COLUMBIA - A new MU study confirms that a common chemical found in plastic food containers and in the lining of metal food and beverage cans negatively affects the reproductive behaviors of mice and could also affect humans.
In her latest study, Dr. Cheryl Rosenfeld, associate professor for the University of Missouri, gave pregnant female mice a diet containing the chemical Bisphenol A (BPA) to mimic the way humans get the same chemical in their food on a daily basis. These mice also mimic humans because this species, California mouse, is monogamous and the mother and father raise the pups together.
"What happens in utero can have longterm consequences in terms of later adult diseases and even behavioral outcomes," Rosenfeld said. "By going after behaviors that are essential for that animal species to reproduce, that's where I think we're starting to see the parallels between the animals and potential(ly) humans."
She found that the offspring of those female mice given BPA did see consequences from the chemical.
The male mice had difficulty marking their territory, "which in the wild would equate to reduced likelihood of maintaining a home range, and thereby, less likelihood that they would reproduce," Rosenfeld said.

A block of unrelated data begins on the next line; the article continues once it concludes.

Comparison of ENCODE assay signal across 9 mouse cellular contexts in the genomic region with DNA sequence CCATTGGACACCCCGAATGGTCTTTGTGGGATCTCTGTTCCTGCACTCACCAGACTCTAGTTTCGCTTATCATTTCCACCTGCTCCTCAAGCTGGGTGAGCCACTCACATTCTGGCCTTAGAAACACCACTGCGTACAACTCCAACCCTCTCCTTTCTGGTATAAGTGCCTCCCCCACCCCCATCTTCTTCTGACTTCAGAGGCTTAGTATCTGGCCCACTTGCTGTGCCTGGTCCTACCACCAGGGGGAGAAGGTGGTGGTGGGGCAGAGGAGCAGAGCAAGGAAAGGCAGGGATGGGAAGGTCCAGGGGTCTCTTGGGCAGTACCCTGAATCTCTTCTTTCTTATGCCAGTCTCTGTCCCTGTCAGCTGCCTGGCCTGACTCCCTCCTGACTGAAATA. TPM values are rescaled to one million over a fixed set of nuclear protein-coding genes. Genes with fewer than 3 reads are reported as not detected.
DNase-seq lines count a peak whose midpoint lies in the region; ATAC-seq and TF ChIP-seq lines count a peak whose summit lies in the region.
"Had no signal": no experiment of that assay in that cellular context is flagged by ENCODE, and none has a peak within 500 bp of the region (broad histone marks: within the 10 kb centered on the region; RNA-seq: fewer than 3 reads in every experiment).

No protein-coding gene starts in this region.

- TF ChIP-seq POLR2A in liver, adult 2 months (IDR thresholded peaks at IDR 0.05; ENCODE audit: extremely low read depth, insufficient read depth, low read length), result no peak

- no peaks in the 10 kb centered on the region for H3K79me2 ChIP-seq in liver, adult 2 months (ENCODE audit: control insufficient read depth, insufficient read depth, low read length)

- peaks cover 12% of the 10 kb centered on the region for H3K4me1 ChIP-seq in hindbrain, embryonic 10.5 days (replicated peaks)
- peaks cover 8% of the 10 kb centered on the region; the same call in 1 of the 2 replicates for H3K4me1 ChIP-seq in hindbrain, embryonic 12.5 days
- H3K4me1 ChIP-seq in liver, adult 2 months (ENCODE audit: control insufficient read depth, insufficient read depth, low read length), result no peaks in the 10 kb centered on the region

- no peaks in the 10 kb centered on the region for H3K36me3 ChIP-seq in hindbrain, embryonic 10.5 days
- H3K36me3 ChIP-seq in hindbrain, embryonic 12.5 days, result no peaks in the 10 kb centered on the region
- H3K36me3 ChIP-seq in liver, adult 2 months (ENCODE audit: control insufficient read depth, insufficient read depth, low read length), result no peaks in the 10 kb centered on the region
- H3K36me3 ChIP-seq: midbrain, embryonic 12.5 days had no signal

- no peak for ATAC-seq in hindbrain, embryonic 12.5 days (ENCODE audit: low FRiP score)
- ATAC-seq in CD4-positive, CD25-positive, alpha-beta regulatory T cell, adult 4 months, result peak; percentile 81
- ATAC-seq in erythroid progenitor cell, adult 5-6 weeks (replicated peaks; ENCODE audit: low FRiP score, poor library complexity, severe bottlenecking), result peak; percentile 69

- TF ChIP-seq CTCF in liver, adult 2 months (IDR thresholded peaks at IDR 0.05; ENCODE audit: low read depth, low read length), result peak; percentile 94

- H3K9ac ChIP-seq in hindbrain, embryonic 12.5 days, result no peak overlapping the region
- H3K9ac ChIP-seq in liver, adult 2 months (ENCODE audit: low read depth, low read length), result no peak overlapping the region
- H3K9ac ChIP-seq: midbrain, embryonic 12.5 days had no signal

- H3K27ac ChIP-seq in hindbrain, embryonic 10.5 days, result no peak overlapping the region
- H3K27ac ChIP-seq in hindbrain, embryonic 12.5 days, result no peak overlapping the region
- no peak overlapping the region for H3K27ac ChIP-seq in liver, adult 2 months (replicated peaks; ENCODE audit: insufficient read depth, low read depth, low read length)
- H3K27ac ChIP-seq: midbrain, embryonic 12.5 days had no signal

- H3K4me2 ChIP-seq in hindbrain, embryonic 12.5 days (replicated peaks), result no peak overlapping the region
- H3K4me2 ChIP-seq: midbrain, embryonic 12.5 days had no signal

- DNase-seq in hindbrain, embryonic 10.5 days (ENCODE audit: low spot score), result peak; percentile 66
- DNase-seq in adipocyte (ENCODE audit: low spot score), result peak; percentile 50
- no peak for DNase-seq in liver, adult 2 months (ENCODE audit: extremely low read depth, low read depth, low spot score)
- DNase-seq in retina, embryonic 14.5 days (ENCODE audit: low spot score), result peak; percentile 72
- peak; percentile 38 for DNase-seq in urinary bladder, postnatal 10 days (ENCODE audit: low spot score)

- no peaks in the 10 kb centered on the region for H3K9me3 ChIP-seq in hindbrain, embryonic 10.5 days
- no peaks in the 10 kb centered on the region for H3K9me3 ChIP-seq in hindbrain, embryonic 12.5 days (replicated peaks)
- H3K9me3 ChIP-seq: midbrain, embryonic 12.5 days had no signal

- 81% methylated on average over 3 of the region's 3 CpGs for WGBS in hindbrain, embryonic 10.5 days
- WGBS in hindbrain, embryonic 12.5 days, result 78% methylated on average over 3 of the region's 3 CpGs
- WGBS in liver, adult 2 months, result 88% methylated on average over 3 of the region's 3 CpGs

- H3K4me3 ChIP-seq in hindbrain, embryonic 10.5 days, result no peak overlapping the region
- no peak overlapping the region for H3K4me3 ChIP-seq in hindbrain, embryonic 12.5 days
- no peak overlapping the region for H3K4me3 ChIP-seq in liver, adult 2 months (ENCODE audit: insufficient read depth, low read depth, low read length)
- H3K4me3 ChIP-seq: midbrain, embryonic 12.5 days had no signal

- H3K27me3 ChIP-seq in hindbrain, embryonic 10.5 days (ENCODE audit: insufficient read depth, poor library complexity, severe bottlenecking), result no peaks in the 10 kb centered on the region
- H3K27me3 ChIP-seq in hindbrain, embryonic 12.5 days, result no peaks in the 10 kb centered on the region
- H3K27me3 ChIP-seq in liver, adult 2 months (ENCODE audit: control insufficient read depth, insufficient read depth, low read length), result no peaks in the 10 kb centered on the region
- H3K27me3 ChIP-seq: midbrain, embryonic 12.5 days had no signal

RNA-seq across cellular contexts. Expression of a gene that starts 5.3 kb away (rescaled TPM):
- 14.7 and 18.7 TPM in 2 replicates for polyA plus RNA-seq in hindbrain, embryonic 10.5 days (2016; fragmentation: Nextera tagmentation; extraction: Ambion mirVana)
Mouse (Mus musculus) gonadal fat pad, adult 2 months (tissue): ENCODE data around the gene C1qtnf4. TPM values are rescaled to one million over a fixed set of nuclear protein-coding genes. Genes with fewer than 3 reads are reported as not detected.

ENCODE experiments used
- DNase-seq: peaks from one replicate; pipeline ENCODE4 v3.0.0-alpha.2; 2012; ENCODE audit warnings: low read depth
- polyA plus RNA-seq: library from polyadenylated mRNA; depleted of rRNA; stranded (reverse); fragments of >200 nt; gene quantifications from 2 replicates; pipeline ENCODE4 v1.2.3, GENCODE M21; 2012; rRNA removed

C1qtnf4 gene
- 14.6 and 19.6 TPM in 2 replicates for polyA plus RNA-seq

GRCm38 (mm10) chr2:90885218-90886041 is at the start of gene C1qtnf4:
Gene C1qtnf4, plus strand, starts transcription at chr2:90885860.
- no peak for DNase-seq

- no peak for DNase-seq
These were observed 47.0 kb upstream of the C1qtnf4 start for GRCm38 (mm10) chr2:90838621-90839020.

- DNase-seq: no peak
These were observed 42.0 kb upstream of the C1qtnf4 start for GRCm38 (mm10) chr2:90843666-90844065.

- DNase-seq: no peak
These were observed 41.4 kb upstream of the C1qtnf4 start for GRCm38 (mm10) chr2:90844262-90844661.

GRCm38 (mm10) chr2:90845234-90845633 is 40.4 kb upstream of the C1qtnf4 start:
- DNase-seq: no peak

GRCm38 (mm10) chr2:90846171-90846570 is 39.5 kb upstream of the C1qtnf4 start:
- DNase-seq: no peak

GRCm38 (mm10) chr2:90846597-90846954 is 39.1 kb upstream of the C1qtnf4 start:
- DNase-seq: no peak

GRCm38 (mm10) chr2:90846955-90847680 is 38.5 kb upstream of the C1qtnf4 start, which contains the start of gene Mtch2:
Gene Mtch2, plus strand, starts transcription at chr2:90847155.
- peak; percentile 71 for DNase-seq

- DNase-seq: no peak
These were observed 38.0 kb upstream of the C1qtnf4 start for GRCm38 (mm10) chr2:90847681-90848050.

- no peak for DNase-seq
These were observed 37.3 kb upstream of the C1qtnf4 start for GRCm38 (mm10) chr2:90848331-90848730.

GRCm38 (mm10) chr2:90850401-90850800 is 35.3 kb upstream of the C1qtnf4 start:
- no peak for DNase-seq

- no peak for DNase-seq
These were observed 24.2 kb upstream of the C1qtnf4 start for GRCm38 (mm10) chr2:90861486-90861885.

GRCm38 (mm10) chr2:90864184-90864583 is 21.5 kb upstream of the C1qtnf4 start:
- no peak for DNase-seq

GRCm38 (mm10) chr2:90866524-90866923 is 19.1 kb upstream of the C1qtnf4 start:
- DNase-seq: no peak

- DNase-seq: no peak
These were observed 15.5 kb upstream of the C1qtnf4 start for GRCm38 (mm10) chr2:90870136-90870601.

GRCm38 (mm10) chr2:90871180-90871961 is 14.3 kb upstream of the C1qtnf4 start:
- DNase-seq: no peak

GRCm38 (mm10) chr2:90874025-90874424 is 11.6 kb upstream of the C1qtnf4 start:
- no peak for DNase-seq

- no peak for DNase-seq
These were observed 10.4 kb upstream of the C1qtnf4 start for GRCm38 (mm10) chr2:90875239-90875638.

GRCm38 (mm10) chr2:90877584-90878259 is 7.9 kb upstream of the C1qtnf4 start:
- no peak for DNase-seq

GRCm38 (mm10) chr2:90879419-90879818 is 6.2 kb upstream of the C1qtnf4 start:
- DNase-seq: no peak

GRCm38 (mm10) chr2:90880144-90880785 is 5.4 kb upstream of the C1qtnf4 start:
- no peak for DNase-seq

The reason BPA affects behaviors is because it is "a weak estrogen." That can cause harmful effects to the body's reproductive and immune systems.
"Imagine it's like the light switch, ok, so the light can be either on, or it it can be off," Rosenfeld said. "Essentially what can happen is BPA can trigger a gene to be turned on when it should not be turned on."
Although the FDA banned the use of BPA in baby bottles and sippy cups last year, Rosenfeld said there should be more regulation for what food and drink containers pregnant mothers are using.
"What really concerns me is there's not been one piece of legislation or even any policy discussed about regulating exposure of the pregnant mother, which is probably the primary source of exposure and probably the most dramatic consequences can happen when the pregnant mother is exposed to [BPA]. Not just to her, but to her offspring and even what we call trans-generational effects," Rosenfeld said.
Rosenfeld said billions of pounds of BPA are used every year in items like plastic food containers, soda cans and even cardboard. People can limit the amount of BPA they consume by looking at the numbers at the bottom of plastic containers. Numbers 1 and 2 indicate low levels of BPA, while 5 and 6 mean higher levels.
She also advises not to heat food in plastic containers. More of the chemical is released into the food when it is heated.
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